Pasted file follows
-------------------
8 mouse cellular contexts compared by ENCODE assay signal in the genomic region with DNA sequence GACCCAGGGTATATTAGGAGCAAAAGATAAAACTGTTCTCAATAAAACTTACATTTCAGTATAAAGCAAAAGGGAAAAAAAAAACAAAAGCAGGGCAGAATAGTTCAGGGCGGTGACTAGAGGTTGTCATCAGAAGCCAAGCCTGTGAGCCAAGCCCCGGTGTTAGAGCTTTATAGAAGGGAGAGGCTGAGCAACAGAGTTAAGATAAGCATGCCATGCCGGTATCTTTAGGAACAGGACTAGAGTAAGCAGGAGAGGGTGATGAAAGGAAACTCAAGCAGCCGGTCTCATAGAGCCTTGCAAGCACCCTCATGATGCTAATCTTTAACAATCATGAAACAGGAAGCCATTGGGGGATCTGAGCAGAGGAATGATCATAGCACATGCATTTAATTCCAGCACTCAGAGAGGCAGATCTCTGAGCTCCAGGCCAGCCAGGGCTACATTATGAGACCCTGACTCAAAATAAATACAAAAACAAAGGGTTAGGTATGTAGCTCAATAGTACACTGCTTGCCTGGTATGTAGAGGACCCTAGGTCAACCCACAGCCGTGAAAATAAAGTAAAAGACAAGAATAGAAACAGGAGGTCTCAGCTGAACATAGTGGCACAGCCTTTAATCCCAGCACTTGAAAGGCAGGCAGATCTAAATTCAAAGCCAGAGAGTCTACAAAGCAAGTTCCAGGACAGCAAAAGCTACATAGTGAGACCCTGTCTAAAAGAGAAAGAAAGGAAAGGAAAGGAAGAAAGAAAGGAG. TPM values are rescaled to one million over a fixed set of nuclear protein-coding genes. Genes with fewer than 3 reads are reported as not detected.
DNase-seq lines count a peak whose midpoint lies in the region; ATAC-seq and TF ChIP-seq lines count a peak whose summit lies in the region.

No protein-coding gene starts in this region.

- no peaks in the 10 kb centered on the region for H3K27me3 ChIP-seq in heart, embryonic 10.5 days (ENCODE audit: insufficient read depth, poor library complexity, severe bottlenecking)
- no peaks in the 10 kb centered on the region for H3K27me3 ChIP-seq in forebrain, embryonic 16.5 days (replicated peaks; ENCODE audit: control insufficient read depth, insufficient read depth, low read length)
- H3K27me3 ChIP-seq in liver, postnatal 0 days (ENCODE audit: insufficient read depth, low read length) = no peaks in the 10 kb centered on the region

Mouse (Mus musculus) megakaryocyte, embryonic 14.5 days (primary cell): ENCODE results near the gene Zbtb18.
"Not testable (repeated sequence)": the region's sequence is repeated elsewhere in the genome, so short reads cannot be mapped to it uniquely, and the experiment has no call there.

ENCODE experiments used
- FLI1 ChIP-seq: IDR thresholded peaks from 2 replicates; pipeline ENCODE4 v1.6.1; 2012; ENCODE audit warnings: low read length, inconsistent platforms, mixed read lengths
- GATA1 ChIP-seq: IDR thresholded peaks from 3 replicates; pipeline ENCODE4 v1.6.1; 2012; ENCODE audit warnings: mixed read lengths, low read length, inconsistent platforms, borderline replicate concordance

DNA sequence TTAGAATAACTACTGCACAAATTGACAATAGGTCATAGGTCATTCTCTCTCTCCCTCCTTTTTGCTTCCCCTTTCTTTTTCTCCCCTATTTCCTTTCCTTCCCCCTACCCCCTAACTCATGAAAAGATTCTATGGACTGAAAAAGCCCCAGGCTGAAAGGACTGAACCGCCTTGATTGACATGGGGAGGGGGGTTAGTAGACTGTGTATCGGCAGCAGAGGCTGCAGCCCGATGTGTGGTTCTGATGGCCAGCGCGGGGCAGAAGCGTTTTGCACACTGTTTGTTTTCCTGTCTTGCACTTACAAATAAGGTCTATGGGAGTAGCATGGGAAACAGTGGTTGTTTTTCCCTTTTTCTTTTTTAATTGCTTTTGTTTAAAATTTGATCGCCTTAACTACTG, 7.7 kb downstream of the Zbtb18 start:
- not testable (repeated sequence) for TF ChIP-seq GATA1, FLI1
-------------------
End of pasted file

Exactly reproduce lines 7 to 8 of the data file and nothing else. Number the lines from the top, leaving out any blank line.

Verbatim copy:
Mouse (Mus musculus) megakaryocyte, embryonic 14.5 days (primary cell): ENCODE results near the gene Zbtb18.
"Not testable (repeated sequence)": the region's sequence is repeated elsewhere in the genome, so short reads cannot be mapped to it uniquely, and the experiment has no call there.